John Keats tomb

John Keats “came to Rome in September 1820 suffering seriously from tuberculosis and died only four months later at the age of 26”1, at the beginning of 1821.

“During the winter of 1821 Keats, in his flat in 26 Piazza di Spagna - now the Keats-Shelley Museum - realized that his life was drawing to a close, and asked his friend Severn to go and look at the place where he would be interred. When Severn returned and told him that white and blue violets, daisies and anemones grew wild on the graves, Keats rejoiced and said that he ‘already felt the flowers growing over him’”2.

Keats was buried in the parte antica of town’s Protestant Cemetery (Via Caio Cestio, 6) in a tomb not bearing his name but the following English inscription: “This Grave / contains all that was Mortal / of a / YOUNG ENGLISH POET / Who / on his Death Bed, in the Bitterness of his Heart, / at the Malicious Power of his Enemies, / Desired / these Words to be engraven on his / Tomb Stone: / Here lies One / Whose Name was writ in Water / Feb 24th 1821”.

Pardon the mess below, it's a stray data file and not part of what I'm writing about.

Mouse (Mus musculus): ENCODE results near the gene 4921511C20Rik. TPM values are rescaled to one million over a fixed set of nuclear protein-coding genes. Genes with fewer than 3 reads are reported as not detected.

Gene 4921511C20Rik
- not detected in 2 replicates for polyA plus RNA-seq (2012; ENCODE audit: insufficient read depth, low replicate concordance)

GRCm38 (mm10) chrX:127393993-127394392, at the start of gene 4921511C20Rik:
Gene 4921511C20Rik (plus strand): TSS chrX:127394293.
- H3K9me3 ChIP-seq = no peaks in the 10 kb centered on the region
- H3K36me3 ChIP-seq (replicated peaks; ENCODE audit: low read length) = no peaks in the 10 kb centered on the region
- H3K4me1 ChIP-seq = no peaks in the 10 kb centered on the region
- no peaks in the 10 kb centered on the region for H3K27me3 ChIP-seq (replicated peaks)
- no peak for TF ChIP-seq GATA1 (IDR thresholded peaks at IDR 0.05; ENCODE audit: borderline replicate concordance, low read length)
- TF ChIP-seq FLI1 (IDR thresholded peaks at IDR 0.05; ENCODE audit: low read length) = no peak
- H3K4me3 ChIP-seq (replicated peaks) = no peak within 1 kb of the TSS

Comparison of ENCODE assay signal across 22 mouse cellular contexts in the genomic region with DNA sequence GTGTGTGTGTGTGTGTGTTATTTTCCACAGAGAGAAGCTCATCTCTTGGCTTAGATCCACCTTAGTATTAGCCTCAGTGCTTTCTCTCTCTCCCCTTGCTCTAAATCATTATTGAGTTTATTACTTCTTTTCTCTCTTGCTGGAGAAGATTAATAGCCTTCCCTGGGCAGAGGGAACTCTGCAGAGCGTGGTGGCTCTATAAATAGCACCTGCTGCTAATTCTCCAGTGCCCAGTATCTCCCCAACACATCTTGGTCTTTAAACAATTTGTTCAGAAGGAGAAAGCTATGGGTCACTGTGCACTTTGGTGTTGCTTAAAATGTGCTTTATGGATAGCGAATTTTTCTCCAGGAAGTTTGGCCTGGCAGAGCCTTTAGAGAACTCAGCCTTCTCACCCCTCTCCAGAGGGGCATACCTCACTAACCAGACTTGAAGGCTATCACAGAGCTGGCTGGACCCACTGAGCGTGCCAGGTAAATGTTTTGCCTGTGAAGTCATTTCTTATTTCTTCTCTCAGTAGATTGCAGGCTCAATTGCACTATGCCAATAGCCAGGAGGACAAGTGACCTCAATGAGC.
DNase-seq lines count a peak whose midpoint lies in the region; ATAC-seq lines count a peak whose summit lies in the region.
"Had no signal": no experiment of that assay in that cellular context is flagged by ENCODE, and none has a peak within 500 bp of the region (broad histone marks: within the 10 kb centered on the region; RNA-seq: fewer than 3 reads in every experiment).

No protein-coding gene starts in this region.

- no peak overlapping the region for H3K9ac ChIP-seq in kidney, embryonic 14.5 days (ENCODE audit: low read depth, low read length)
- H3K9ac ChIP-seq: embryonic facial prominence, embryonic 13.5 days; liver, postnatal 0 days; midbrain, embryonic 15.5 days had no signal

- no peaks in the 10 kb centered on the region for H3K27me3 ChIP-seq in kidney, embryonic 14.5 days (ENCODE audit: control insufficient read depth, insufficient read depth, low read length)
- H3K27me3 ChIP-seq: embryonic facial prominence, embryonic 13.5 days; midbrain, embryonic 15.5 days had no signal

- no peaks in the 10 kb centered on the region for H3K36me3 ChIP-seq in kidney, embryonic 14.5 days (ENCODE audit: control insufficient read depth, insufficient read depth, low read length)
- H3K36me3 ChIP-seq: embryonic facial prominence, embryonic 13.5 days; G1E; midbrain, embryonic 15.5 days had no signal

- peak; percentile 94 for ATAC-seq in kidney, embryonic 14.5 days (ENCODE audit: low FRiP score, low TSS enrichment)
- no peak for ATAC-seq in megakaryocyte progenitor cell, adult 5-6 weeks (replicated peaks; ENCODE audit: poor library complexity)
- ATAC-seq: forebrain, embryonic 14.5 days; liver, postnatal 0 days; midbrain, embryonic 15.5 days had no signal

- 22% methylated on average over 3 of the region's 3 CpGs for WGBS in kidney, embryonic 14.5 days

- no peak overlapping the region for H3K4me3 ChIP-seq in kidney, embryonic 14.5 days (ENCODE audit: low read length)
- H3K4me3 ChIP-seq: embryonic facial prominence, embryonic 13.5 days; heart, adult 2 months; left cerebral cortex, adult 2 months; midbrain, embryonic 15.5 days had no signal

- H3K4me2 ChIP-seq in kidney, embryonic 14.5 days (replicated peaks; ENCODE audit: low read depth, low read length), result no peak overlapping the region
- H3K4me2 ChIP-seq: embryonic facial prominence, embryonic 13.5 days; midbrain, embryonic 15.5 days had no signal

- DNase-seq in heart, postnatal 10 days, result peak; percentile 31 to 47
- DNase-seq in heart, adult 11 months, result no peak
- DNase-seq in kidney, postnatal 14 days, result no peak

Sixty-one years later Keats’ devoted friend Joseph Severn - who took care of the poet until his death - was buried by the side of his friend.

Nearby, on the Cemetery boundary wall a John Keats memorial tablet can be seen.

Just behind Keats tomb, can be visited the one of celebrated Scottish anatomist and surgeon John Bell.

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  • Photos by Luca Borghi ti.supmacinu|ihgrob.l#| (august 2008)


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